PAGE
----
An Integrated Approach to Establishing Native Plants and Pollinator Habitat


6.6 Developing a Monitoring Report

The purpose of a monitoring report is to document how well a revegetation plan was implemented. This report is written and shared so that corrective measures can be made and that the lessons learned from implementing the revegetation project can be applied to future projects. Most projects fail to deliver a monitoring report for the following reasons:

  • The monitoring plan was too complicated (massive amounts of extraneous data were generated)
  • The monitoring was not designed in a meaningful or statistical manner
  • The monitoring objectives were poorly stated
  • Insufficient data were collected to draw any meaningful conclusions
  • Data were lost

More than likely, the main reasons were that "there wasn't enough time" or "there were more important things to get done." In other words, writing a monitoring report often is not completed because it does not seem important at the time. It stands to reason, however, if time was taken to collect field data, time should be given to analyze and present the findings.

The value of a monitoring report is that it is often the only record of what was done on a revegetation project and how well it was executed. It is a statement to management as to whether revegetation objectives were met. Monitoring reports are often a required component of regulatory permits, such as when wetland construction is involved. It can also guide revegetation specialists and road managers to improve revegetation methods and reduce costs on future projects. In addition, monitoring reports can be referenced later to assess the effectiveness of species mixes and revegetation techniques in response to climate change.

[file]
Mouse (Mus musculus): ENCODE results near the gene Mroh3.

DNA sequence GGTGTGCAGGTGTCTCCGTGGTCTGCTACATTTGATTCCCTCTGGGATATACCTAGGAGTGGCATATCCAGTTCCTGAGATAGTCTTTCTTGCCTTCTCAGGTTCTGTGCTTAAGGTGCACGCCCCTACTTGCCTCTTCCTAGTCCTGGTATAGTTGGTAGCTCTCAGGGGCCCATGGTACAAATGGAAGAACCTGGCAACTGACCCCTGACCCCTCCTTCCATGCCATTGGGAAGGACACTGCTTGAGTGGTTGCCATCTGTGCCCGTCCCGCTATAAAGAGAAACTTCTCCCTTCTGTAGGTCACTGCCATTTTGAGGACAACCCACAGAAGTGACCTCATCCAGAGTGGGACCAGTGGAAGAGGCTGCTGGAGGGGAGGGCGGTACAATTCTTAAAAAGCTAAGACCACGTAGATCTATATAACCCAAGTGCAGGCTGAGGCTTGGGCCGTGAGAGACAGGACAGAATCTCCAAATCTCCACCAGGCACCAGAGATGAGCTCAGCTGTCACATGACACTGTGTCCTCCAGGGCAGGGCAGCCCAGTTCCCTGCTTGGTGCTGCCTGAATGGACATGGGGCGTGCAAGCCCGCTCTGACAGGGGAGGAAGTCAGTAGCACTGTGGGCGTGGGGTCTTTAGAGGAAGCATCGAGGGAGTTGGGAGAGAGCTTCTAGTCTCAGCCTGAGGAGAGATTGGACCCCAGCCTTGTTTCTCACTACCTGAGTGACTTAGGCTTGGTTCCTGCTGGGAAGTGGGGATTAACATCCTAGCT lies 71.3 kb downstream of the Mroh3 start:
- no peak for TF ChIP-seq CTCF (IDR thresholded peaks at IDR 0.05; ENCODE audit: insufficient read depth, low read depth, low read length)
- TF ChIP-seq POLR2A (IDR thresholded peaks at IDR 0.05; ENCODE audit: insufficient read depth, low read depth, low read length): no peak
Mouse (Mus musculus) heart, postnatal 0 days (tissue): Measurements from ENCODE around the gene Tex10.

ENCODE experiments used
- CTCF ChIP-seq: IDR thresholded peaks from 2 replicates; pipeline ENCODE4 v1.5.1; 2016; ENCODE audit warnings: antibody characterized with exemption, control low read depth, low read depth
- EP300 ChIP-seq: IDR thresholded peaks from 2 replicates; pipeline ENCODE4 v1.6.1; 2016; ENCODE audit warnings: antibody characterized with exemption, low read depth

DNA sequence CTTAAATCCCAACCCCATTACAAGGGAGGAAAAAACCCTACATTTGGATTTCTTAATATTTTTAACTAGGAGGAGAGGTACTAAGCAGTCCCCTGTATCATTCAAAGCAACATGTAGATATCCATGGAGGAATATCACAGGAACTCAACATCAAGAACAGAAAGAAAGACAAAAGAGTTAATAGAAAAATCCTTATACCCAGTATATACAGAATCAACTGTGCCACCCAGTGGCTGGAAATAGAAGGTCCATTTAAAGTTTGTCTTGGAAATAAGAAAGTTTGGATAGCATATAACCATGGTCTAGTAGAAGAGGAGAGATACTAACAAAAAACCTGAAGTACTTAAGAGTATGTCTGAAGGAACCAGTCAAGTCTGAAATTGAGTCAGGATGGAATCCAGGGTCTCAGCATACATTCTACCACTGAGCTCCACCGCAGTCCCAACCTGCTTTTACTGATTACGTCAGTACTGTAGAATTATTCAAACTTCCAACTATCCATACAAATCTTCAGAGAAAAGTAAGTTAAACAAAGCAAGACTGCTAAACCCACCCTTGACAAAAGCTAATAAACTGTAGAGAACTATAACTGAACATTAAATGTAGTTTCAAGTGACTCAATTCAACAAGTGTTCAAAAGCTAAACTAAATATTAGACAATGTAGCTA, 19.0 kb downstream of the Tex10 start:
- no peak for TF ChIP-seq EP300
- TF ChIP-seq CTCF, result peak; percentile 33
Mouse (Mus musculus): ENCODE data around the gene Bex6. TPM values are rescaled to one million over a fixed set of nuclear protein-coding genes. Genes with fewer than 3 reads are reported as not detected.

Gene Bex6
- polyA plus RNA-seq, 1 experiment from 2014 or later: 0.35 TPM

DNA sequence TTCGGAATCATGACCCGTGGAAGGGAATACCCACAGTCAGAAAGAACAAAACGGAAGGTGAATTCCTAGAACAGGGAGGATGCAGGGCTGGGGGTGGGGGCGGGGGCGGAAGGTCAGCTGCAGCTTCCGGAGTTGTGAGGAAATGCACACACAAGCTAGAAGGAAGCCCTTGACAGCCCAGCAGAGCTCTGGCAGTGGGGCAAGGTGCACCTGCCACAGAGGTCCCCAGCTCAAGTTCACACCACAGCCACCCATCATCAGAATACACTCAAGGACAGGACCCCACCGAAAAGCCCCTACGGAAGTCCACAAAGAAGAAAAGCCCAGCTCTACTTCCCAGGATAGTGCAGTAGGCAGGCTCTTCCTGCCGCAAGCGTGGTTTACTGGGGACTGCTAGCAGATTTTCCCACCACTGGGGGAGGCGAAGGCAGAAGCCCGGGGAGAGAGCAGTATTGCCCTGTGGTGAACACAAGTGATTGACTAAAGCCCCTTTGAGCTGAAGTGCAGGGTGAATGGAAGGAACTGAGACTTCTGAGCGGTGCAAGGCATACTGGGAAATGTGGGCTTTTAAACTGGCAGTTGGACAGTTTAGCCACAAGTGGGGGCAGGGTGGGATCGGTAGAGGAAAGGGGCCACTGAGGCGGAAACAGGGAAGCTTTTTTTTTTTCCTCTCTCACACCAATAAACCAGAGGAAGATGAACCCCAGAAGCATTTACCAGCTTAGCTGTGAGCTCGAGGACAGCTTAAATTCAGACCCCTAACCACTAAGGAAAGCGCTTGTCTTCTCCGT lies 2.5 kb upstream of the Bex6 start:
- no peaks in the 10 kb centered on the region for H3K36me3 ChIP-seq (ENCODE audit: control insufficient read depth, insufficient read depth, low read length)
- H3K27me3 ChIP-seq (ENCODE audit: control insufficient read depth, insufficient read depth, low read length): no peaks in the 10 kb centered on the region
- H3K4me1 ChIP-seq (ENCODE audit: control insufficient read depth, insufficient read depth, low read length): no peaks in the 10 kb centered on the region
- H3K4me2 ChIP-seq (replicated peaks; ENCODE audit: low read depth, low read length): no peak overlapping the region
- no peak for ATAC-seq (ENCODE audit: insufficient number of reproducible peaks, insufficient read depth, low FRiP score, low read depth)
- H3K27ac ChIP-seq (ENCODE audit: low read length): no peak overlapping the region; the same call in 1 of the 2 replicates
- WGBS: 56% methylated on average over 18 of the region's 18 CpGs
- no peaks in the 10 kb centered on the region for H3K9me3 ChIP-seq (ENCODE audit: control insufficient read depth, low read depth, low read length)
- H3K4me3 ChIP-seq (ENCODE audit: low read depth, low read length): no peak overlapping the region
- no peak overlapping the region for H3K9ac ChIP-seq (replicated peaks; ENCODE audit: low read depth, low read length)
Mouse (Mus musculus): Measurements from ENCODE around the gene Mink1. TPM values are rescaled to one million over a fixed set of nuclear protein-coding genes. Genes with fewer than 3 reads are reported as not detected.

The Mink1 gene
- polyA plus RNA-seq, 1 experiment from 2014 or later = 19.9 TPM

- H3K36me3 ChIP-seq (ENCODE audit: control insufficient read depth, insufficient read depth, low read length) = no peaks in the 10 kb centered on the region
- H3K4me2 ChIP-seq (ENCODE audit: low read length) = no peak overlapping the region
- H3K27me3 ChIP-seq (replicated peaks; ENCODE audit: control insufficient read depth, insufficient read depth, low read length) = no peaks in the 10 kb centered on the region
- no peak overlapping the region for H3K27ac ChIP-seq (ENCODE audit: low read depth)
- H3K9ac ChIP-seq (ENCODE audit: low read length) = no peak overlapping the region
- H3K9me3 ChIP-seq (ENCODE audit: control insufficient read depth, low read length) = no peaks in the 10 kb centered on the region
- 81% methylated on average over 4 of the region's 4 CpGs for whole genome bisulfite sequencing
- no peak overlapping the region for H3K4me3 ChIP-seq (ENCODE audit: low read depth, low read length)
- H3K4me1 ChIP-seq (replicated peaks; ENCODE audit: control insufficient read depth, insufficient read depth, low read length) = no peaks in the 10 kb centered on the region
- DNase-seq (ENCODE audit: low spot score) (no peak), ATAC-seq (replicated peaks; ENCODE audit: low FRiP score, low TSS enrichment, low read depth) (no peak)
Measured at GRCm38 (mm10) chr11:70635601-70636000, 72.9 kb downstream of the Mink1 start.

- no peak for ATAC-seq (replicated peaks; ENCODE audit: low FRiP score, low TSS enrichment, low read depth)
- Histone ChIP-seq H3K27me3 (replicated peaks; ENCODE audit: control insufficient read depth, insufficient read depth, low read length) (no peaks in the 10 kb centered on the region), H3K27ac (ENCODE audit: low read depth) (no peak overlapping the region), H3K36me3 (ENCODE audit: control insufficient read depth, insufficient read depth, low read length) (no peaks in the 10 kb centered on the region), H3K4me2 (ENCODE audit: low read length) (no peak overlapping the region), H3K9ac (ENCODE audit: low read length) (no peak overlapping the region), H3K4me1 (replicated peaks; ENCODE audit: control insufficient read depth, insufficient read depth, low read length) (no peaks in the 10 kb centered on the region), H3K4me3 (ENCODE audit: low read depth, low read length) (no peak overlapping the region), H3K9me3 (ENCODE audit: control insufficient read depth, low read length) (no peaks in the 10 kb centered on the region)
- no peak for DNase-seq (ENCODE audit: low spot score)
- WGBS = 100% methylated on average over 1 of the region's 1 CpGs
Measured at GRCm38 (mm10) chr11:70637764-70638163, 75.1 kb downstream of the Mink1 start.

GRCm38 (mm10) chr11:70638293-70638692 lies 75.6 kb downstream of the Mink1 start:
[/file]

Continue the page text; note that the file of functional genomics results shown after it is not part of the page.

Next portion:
The monitoring report does not have to be long. In fact, a two- to three-page report summarizing the important findings is often sufficient for most projects. That is also the appropriate length of a report that most people have time to read. The details of the data collection and analysis can be included in an appendix. Examples of several monitoring reports can be found in the Native Revegetation Resource Library by entering "Plans and Reports" in the Report Type dropdown menu and "Monitoring" in the Topic Type dropdown menu.

Every monitoring report will be different, but most reports address the following questions in some form:

  • Who did the monitoring?
  • When did monitoring occur?
  • Where in the project was monitoring conducted?
  • What was monitored?
  • How was it monitored?
  • How was it analyzed?

The above questions were addressed in the monitoring plan, so they should be easy to document. The report then answers these questions:

  • Were the objectives met?
  • Are corrective actions needed?
  • What lessons were learned?
  • Is there further monitoring that needs to occur?

Many monitoring reports are followed by appendices that contain some or all of the following:

  • Maps
  • Data analysis
  • Photo point monitoring
  • Project diaries—A detailed account of all activities that took place during the project
  • A summary of the revegetation treatments or activities that occurred on the project

Revegetating highly disturbed sites with native plants to maintain or increase pollinator habitat is a relatively new field of study. Well-designed and executed monitoring projects can provide useful information to a wider audience of practitioners, designers, scientists, and managers working in this field. Conferences, societies, newsletters, journals, and trade publications are some venues to share this knowledge. The small-scale trials that were tested during implementation of a revegetation plan (e.g., different rates of fertilizer, tackifier, seeds, and hydromulch) are likely of great interest to other designers. By taking the time to share monitoring results, the science and practice of revegetating highly disturbed sites can be advanced and future revegetation projects can be improved.